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Process Intensification Technologies for Green Chemistry: Engineering Solutions for Sustainable Chemical Processing

Kamelia Boodhoo (Editor), Adam Harvey (Editor)
ISBN: 978-0-470-97267-0
430 pages
March 2013
Process Intensification Technologies for Green Chemistry: Engineering Solutions for Sustainable Chemical Processing (047097267X) cover image

The successful implementation of greener chemical processes relies not only on the development of more efficient catalysts for synthetic chemistry but also, and as importantly, on the development of reactor and separation technologies which can deliver enhanced processing performance in a safe, cost-effective and energy efficient manner. Process intensification has emerged as a promising field which can effectively tackle the challenges of significant process enhancement, whilst also offering the potential to diminish the environmental impact presented by the chemical industry.

Following an introduction to process intensification and the principles of green chemistry, this book presents a number of intensified technologies which have been researched and developed, including case studies to illustrate their application to green chemical processes.

Topics covered include:

• Intensified reactor technologies: spinning disc reactors, microreactors, monolith reactors, oscillatory flow reactors, cavitational reactors
• Combined reactor/separator systems: membrane reactors, reactive distillation, reactive extraction, reactive absorption
• Membrane separations for green chemistry
• Industry relevance of process intensification, including economics and environmental impact, opportunities for energy saving, and practical considerations for industrial implementation.

Process Intensification for Green Chemistry is a valuable resource for practising engineers and chemists alike who are interested in applying intensified reactor and/or separator systems in a range of industries to achieve green chemistry principles.

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List of Contributors xiii

Preface xv

1 Process Intensification: An Overview of Principles and Practice 1
Kamelia Boodhoo and Adam Harvey

1.1 Introduction 1

1.2 Process Intensification: Definition and Concept 2

1.3 Fundamentals of Chemical Engineering Operations 3

1.3.1 Reaction Engineering 3

1.3.2 Mixing Principles 5

1.3.3 Transport Processes 8

1.4 Intensification Techniques 11

1.4.1 Enhanced Transport Processes 11

1.4.2 Integrating Process Steps 19

1.4.3 Moving from Batch to Continuous Processing 20

1.5 Merits of PI Technologies 21

1.5.1 Business 22

1.5.2 Process 22

1.5.3 Environment 23

1.6 Challenges to Implementation of PI 24

1.7 Conclusion 25

Nomenclature 26

Greek Letters 26

References 27

2 Green Chemistry Principles 33
James Clark, Duncan Macquarrie, Mark Gronnow and Vitaly Budarin

2.1 Introduction 33

2.1.1 Sustainable Development and Green Chemistry 35

2.2 The Twelve Principles of Green Chemistry 35

2.2.1 Ideals of Green Chemistry 36

2.3 Metrics for Chemistry 37

2.3.1 Effective Mass Yield 38

2.3.2 Carbon Efficiency 38

2.3.3 Atom Economy 38

2.3.4 Reaction Mass Efficiency 39

2.3.5 Environmental (E) Factor 39

2.3.6 Comparison of Metrics 40

2.4 Catalysis and Green Chemistry 41

2.4.1 Case Study: Silica as a Catalyst for Amide Formation 43

2.4.2 Case Study: Mesoporous Carbonaceous Material as a Catalyst Support 45

2.5 Renewable Feedstocks and Biocatalysis 46

2.5.1 Case Study: Wheat Straw Biorefinery 48

2.6 An Overview of Green Chemical Processing Technologies 50

2.6.1 Alternative Reaction Solvents for Green Processing 50

2.6.2 Alternative Energy Reactors for Green Chemistry 52

2.7 Conclusion 55

References 55

3 Spinning Disc Reactor: Continuous Thin-film Flow Processing for Green Chemistry Applications 59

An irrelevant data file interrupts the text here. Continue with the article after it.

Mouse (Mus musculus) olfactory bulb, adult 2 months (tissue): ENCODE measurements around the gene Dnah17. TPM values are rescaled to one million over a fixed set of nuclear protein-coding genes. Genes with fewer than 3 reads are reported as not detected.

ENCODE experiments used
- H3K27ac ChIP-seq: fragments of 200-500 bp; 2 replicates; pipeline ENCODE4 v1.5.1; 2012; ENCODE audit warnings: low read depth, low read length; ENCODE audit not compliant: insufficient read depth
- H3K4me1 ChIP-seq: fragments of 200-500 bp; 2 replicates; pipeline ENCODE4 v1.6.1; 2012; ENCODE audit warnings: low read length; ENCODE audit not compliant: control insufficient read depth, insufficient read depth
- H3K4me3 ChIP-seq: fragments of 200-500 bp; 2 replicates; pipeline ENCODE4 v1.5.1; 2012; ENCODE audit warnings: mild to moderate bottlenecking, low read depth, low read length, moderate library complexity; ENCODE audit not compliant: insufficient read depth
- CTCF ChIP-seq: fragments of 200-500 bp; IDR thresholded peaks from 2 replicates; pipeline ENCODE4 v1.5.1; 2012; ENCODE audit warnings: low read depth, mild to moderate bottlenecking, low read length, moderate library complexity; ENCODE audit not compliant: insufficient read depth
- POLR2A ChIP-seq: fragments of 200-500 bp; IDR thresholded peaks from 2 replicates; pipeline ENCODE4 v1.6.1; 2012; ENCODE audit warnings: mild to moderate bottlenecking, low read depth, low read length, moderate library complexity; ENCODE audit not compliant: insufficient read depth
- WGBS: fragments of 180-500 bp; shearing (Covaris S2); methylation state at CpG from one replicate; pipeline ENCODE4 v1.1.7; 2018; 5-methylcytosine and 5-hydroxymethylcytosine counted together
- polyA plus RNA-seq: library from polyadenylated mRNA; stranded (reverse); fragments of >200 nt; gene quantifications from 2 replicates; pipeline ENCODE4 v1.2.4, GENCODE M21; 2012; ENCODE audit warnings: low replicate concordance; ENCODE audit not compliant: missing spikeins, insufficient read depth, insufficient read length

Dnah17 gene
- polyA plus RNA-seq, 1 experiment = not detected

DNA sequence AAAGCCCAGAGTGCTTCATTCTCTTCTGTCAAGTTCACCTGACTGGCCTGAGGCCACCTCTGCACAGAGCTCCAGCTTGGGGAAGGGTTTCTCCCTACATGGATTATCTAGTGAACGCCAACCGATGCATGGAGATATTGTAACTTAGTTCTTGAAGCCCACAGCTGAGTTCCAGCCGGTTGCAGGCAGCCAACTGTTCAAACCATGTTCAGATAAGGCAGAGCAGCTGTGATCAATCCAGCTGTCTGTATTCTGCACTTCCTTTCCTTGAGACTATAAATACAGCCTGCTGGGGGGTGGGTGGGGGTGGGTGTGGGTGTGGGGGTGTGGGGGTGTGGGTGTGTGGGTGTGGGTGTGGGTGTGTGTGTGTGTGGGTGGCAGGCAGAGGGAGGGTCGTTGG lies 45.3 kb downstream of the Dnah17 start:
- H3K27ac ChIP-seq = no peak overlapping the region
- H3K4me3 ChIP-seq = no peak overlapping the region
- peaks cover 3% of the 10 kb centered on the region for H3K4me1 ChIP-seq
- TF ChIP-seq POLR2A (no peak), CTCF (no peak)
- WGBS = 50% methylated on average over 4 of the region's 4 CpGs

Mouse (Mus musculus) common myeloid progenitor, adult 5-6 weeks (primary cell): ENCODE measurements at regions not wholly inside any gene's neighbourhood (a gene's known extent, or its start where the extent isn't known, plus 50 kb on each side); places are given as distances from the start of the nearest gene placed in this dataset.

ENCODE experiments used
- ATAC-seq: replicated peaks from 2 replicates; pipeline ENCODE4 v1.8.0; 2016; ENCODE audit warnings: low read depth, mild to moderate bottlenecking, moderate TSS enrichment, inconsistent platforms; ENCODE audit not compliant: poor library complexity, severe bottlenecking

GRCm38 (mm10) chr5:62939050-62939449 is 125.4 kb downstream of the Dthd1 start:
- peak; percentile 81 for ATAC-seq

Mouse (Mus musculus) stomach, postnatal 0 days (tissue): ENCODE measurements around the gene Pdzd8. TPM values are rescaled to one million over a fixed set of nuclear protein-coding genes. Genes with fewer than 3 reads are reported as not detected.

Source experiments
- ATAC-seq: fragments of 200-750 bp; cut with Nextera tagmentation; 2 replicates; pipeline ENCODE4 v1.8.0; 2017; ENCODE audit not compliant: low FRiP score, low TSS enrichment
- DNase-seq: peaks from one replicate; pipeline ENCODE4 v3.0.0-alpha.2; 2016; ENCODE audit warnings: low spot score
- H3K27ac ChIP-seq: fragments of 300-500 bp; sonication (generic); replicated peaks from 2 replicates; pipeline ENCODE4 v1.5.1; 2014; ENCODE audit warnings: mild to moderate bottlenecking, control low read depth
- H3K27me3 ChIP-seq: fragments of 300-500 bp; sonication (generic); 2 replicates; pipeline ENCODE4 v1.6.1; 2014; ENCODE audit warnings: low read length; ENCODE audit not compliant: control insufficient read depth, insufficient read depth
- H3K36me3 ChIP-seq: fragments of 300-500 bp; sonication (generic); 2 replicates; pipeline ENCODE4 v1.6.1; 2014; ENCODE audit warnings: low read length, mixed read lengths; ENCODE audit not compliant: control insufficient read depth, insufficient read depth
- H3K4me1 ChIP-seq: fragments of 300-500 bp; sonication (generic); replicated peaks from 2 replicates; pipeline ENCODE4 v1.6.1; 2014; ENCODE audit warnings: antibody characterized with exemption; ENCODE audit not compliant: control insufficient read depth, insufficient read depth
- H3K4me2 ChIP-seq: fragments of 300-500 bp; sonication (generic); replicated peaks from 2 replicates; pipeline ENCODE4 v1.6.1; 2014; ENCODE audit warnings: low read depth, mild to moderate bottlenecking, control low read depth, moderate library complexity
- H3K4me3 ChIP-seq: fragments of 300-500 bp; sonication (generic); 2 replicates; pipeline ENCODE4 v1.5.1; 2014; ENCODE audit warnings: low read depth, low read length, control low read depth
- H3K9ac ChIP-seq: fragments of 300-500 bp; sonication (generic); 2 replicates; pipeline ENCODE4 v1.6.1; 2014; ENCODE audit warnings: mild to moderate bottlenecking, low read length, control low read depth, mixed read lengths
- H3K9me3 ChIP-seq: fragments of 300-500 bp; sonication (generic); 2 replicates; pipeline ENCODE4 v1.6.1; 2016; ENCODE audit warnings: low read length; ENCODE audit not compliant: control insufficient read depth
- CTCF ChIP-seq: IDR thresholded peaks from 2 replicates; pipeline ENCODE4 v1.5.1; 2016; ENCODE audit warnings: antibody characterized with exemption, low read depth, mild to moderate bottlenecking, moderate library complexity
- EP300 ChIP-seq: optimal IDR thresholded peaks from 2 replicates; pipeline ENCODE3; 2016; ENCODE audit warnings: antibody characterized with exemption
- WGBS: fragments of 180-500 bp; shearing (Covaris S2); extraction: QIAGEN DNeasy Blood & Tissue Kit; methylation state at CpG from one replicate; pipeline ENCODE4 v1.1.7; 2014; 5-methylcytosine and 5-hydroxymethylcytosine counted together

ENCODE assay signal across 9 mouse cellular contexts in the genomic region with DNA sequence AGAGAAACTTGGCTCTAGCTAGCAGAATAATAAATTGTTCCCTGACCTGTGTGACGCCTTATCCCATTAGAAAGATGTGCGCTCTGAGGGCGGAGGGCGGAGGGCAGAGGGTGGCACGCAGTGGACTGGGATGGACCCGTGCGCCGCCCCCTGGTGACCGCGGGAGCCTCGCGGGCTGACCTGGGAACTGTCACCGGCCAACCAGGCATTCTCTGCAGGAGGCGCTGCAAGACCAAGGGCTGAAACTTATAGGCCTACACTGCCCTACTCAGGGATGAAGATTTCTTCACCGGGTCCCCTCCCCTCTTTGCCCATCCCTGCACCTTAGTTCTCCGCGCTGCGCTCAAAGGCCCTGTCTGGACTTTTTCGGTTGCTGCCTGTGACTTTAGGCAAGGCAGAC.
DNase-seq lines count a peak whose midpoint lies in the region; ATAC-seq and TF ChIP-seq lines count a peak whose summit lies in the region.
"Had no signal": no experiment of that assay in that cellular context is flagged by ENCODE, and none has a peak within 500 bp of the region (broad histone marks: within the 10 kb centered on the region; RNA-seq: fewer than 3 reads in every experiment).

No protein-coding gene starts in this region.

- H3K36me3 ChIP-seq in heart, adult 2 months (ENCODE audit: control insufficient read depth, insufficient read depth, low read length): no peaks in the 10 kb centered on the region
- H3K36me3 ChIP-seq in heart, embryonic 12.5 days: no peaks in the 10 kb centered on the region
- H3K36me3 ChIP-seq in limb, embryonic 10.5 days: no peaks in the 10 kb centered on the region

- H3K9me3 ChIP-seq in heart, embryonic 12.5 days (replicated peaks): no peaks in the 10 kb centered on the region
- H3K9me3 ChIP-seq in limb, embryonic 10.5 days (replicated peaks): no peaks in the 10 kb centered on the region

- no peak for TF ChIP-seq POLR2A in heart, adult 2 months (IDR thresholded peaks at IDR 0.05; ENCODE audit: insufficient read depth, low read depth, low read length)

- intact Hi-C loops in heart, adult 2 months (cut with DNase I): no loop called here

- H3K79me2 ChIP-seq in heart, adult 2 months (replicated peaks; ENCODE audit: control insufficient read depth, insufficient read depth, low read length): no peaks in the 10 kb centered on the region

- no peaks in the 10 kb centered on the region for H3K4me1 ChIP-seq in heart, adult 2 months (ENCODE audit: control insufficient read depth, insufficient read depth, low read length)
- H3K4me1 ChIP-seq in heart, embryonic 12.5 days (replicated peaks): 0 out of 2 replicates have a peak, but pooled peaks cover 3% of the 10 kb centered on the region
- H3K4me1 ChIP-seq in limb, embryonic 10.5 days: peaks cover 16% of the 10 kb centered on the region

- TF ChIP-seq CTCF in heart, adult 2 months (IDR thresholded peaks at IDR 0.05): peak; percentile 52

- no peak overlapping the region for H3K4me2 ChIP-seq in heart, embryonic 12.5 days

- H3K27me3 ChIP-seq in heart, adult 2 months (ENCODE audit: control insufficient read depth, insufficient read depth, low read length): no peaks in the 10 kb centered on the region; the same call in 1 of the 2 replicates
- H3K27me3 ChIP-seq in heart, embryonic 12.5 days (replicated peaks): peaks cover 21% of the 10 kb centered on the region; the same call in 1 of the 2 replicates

Kamelia Boodhoo

3.1 Introduction 59

3.2 Design and Operating Features of SDRs 60

3.2.1 Hydrodynamics 63

3.2.2 SDR Scale-up Strategies 64

3.3 Characteristics of SDRs 66

3.3.1 Thin-film Flow and Surface Waves 66

3.3.2 Heat and Mass Transfer 68

3.3.3 Mixing Characteristics 71

3.3.4 Residence Time and Residence Time Distribution 72

3.3.5 SDR Applications 75

3.4 Case Studies: SDR Application for Green Chemical Processing and Synthesis 76

3.4.1 Cationic Polymerization using Heterogeneous Lewis Acid Catalysts 76

3.4.2 Solvent-free Photopolymerization Processing 78

3.4.3 Heterogeneous Catalytic Organic Reaction in the SDR: An Example of Application to the Pharmaceutical/Fine Chemicals Industry 80

3.4.4 Green Synthesis of Nanoparticles 83

3.5 Hurdles to Industry Implementation 84

3.5.1 Control, Monitoring and Modelling of SDR Processes 84

3.5.2 Limited Process Throughputs 86

3.5.3 Cost and Availability of Equipment 86

3.5.4 Lack of Awareness of SDR Technology 86

3.6 Conclusion 86

Nomenclature 87

Greek Letters 87

Subscripts 87

References 87

4 Micro Process Technology and Novel Process Windows – Three Intensification Fields 91
Svetlana Borukhova and Volker Hessel

4.1 Introduction 91

4.2 Transport Intensification 93

4.2.1 Fundamentals 93

4.2.2 Mixing Principles 94

4.2.3 Micromixers 96

4.2.4 Micro Heat Exchangers 102

4.2.5 Exothermic Reactions as Major Application Examples 106

4.3 Chemical Intensification 108

4.3.1 Fundamentals 108

4.3.2 New Chemical Transformations 108

4.3.3 High Temperature 118

4.3.4 High Pressure 122

4.3.5 Alternative Reaction Media 124

4.4 Process Design Intensification 128

4.4.1 Fundamentals 128

4.4.2 Large-scale Manufacture of Adipic Acid – A Full Process Design Vision in Flow 130

4.4.3 Process Integration – From Single Operation towards Full Process Design 131

4.4.4 Process Simplification 135

4.5 Industrial Microreactor Process Development 137

4.5.1 Industrial Demonstration of Specialty/Pharma Chemistry Flow Processing 138

4.5.2 Industrial Demonstration of Fine Chemistry Flow Processing 138

4.5.3 Industrial Demonstration of Bulk Chemistry Flow Processing 139

4.6 Conclusion 140

Acknowledgement 141

References 141

5 Green Chemistry in Oscillatory Baffled Reactors 157
Adam Harvey

5.1 Introduction 157

5.1.1 Continuous versus Batch Operation 157

5.1.2 The Oscillatory Baffled Reactor’s ‘Niche’ 157

5.2 Case Studies: OBR Green Chemistry 164

5.2.1 A Saponification Reaction 164

5.2.2 A Three-phase Reaction with Photoactivation for Oxidation of Waste Water Contaminants 166

5.2.3 ‘Mesoscale’ OBRs 168

5.3 Conclusion 170

References 172

6 Monolith Reactors for Intensified Processing in Green Chemistry 175
Joseph Wood

6.1 Introduction 175

6.2 Design of Monolith Reactors 176

6.2.1 Monolith and Washcoat Design 176

6.2.2 Reactor and Distributor Design 178

6.3 Hydrodynamics of Monolith Reactors 179

6.3.1 Flow Regimes 179

6.3.2 Mixing and Mass Transfer 180